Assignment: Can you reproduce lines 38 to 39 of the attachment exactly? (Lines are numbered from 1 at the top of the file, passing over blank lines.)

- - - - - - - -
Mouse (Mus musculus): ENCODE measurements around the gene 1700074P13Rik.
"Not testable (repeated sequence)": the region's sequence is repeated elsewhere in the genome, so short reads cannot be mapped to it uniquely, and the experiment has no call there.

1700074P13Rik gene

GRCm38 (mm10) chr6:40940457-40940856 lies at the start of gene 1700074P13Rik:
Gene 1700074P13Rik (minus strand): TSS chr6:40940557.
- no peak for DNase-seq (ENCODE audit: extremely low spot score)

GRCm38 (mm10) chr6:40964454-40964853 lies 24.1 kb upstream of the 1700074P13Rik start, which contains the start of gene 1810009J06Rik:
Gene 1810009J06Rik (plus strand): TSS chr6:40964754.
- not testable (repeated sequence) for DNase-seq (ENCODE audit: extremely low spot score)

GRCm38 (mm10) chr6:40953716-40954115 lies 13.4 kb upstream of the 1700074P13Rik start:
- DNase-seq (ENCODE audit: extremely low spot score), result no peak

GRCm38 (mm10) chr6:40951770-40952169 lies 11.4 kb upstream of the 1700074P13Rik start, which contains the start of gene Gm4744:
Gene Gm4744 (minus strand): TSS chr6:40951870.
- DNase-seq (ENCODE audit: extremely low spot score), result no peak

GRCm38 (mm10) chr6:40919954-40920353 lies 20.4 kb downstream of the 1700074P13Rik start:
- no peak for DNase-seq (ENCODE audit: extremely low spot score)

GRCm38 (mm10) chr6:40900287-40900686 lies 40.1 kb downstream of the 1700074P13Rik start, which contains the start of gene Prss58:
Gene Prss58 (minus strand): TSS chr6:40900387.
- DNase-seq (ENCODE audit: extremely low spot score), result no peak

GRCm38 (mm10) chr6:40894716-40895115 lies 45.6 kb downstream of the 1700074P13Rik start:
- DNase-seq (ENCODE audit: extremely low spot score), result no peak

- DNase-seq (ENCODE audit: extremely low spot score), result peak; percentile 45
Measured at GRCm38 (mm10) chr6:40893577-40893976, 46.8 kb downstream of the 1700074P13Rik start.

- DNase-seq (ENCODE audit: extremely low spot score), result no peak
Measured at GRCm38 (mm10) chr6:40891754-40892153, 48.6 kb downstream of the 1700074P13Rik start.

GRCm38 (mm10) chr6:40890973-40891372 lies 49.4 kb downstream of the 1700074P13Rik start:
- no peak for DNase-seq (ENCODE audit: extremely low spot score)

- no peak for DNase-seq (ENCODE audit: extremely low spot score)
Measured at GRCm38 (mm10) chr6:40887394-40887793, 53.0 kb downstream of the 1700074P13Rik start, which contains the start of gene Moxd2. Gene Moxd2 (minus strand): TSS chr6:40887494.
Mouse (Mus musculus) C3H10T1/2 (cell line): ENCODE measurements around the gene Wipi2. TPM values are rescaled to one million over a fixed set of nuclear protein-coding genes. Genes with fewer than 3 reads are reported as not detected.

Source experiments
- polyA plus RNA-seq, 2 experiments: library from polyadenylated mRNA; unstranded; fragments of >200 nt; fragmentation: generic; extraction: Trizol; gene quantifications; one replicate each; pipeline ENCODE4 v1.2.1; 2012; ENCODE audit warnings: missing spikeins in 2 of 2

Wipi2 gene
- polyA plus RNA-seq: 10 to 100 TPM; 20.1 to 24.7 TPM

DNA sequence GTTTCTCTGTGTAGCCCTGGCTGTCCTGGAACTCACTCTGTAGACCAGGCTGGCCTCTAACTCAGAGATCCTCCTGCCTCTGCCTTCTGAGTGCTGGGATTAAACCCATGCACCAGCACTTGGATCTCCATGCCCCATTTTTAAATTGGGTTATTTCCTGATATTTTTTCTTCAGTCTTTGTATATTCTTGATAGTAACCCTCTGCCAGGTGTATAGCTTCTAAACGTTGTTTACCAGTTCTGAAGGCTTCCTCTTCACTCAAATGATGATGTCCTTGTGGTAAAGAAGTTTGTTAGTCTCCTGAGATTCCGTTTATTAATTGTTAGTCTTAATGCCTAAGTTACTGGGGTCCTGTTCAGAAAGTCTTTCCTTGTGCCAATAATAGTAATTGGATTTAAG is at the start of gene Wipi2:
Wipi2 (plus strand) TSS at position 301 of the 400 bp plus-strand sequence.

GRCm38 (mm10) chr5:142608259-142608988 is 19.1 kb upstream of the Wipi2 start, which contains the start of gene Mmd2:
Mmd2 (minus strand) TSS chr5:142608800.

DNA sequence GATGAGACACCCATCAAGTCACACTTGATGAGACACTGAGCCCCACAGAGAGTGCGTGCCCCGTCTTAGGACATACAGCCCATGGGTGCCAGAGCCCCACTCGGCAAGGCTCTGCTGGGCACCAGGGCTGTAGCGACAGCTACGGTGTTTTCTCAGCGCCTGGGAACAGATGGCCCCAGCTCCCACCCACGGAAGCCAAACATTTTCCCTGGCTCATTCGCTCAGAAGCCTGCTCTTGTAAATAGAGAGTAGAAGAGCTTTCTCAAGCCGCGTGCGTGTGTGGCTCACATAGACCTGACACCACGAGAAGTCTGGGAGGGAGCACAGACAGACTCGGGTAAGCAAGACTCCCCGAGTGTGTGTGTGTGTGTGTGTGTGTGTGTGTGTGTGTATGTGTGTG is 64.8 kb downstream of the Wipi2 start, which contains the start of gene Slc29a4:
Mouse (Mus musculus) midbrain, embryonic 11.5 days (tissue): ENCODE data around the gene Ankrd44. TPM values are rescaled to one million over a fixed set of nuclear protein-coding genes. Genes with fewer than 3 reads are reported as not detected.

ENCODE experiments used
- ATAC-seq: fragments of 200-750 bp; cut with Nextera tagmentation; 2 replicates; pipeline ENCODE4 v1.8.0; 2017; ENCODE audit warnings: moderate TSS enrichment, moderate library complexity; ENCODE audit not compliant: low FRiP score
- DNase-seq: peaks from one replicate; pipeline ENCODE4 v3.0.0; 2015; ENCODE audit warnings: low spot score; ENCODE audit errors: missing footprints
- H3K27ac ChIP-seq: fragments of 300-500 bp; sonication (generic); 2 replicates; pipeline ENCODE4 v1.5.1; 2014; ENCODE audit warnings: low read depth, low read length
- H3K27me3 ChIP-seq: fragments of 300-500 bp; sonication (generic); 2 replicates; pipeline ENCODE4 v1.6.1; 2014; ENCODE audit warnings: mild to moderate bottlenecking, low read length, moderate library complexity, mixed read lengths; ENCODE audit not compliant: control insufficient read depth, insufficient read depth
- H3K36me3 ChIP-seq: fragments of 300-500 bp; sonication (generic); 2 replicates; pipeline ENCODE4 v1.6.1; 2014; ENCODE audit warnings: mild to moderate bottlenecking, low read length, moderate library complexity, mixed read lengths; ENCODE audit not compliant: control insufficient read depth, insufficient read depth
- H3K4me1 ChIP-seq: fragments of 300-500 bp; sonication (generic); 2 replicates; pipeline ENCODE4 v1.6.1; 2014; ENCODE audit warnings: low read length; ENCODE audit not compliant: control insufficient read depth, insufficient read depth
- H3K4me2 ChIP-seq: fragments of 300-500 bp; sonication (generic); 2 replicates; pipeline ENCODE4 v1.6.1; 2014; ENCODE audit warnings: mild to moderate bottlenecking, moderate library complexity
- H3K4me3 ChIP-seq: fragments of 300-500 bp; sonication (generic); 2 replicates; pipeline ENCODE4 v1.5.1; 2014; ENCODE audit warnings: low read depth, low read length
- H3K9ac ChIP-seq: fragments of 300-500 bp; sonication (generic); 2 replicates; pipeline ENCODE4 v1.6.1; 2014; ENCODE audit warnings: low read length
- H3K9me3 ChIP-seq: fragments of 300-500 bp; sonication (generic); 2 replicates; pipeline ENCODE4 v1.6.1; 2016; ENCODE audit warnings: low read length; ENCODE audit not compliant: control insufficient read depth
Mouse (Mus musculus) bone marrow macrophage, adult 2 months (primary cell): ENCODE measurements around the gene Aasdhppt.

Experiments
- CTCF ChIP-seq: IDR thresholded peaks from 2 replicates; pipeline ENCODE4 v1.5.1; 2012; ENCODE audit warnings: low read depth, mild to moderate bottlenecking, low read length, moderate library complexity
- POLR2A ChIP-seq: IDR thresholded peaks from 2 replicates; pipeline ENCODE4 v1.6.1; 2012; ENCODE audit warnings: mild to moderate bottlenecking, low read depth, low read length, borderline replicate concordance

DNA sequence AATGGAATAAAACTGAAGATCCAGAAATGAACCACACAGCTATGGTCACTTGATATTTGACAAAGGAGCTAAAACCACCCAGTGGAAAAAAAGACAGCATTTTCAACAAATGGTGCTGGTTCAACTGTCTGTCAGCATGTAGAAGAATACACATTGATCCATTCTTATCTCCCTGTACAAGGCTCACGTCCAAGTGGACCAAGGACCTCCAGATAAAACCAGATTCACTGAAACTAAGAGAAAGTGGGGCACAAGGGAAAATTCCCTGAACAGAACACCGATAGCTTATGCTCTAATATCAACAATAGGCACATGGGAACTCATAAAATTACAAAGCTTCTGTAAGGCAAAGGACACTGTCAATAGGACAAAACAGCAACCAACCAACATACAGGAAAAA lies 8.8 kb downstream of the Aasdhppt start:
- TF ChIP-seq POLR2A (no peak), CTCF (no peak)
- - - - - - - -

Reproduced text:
Mmd2 (minus strand) TSS chr5:142608800.

DNA sequence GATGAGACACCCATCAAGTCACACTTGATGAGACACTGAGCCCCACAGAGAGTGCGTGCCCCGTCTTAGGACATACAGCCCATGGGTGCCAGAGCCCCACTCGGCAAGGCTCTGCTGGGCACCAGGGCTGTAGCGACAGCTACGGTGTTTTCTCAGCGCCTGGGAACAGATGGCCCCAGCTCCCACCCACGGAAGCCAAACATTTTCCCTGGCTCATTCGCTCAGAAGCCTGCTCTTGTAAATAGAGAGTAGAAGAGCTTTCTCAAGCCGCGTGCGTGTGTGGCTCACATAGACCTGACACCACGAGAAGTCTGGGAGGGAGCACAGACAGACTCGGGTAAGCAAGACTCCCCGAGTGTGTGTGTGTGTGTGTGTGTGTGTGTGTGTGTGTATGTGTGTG is 64.8 kb downstream of the Wipi2 start, which contains the start of gene Slc29a4: